During this year's House Party Weekend, on Friday night and Saturday afternoon, we had 15 students at the hospital with dangerous BAC levels - at 0.239 or above, including six at the critically dangerous level of 0.25 or worse, one at 0.31 and one at 0.373. At 0.35, coma and death often occur. In three cases, the physicians asked Bucknell to call the parents about the students' condition because they feared the students' lives might be in danger. The University cannot idly condone this high-risk behavior.
The students at the hospital, I am sorry to say, were only the tip of the iceberg. Students were attending classes intoxicated on Friday, and even on Thursday. On Friday and Saturday, students were staggering drunk, some of them nearly unable to walk, across campus and downtown areas. Inebriated young alumni were wandering through the ELC on Friday afternoon. On Saturday morning, students were staggering onto the street in front of moving vehicles. Groups of students who were clearly inebriated were stumbling across 6th and 7th Streets at all hours. At two o'clock in the afternoon Friday, as a member of the administration was walking across campus, a student urinated in the person's path. The students who were at the hospital being treated for dangerous intoxication, and the friends who joined them there, were belligerent to doctors, nurses and the student affairs staff who were on call at the hospital, sometimes using vile epithets. Windows in Harris residence hall were smashed. Someone vomited on the bronzed University seal that the Class of 2012 had installed on the quad a year ago. The 48 hours of this year's House Party Weekend included 11 arrests for theft/burglary, four drug violations, five police reports of damaged property, a reported sexual assault, and so on.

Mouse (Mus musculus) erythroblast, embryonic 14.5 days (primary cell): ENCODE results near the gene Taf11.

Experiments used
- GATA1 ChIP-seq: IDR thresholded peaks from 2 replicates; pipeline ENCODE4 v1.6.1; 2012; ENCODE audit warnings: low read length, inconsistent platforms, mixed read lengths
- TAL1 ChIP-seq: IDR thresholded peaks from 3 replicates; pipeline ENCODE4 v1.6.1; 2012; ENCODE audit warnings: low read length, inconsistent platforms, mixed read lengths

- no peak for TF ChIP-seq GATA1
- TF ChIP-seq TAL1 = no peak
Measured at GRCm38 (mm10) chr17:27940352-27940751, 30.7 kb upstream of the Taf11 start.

Unfortunately, this represents just a sampling of the condition of many students and their guests throughout House Party Weekend, both on and off campus. Even more unfortunately, despite the efforts to make House Party safer for all, this kind of behavior continues to emerge each year during this event. The email I have excerpted below, which came from a student on Friday afternoon, when House Party Weekend was just beginning, captures the situation.
Email from student
1:52 p.m., Friday, March 22, 2013